"In Order To Discourage Confusions...."
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This low and self-indulgent art form [i.e. Letters to the Editor]  boasts few masterpieces, and even those have the miniature character of heads carved on cherry-stones. A personal favorite of mine is the one sent to the London Times in February 1959, signed jointly by Earl Russell, a.k.a. Bertrand Russell, the philosopher and gadfly, and Lord Russell of Liverpool, a jurist who had helped prosecute the Nazi defendants at Nuremberg. After the latter's book The Scourge of the Swastika became a bestseller, people started getting the two aristocratic Russells mixed up, leading to the joint letter, whose text read, in its entirety: "In order to discourage confusions which have been constantly occurring, we beg herewith to state that neither of us is the other." There you have a perfect letter to the editor: memorable, socially useful, and brief.  [Straggler 44 by John Derbyshire; National Review, July 3rd 2006.]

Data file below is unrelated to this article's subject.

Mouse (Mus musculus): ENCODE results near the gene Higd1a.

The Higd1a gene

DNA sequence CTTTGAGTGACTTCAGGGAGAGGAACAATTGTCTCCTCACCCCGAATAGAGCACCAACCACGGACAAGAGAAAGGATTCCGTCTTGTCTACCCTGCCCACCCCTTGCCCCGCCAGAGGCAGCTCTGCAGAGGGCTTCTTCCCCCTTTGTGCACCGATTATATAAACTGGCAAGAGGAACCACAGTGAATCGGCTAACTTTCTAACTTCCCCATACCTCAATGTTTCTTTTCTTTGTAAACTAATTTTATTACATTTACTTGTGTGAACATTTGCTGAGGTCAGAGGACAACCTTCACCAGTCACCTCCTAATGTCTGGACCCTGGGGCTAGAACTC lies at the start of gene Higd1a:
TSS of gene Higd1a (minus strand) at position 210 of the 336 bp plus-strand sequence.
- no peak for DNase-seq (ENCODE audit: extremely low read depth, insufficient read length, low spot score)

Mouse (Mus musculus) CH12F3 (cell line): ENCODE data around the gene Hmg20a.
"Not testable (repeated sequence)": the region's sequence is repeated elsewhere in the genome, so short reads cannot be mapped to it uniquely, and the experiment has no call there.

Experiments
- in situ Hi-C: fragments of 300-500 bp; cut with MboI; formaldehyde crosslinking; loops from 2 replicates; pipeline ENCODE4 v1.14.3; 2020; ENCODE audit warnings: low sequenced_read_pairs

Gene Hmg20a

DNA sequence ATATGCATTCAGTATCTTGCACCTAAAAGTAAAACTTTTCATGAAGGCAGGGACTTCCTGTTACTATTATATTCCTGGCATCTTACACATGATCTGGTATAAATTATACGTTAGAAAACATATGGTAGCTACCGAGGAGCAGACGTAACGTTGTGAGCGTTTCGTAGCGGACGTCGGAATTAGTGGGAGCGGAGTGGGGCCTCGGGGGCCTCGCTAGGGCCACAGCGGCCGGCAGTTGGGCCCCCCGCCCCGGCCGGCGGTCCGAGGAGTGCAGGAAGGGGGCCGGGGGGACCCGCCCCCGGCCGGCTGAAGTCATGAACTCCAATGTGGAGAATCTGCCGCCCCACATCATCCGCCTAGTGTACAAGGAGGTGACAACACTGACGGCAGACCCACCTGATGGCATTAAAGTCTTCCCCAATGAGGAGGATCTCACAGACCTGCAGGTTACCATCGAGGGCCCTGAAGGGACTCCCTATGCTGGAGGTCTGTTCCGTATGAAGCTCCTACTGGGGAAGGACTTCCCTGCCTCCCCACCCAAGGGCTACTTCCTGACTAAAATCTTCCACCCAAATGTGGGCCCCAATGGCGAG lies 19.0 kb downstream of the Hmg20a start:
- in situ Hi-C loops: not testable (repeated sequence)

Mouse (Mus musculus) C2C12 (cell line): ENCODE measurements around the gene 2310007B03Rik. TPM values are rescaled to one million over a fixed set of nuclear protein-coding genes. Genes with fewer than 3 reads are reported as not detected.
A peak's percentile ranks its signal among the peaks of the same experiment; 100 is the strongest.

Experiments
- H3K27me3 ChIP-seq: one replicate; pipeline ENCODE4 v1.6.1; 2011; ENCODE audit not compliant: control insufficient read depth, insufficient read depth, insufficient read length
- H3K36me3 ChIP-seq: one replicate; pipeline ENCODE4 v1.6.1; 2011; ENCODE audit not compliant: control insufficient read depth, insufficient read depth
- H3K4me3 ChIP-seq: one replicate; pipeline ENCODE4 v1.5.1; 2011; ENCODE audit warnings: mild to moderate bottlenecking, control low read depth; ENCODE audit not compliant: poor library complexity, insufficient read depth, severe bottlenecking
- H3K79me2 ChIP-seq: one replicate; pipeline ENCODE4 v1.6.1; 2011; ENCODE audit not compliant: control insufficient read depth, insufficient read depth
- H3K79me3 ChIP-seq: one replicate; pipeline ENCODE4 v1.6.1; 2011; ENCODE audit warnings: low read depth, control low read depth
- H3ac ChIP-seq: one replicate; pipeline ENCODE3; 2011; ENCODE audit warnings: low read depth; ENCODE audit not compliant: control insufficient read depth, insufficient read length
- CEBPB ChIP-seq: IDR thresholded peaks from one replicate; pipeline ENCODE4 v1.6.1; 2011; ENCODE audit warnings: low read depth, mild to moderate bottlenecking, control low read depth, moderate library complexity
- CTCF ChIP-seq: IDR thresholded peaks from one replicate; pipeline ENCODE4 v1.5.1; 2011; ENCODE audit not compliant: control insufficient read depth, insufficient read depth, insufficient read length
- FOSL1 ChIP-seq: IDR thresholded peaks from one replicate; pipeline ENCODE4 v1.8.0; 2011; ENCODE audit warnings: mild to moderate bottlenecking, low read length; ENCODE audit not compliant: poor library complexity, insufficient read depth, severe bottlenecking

In the spirit of those two noble lords I beg herewith to state, in regard to the Jonathan Derbyshire who was arrested after a shootout with cops on Staten Island this morning, that neither of us is the other.
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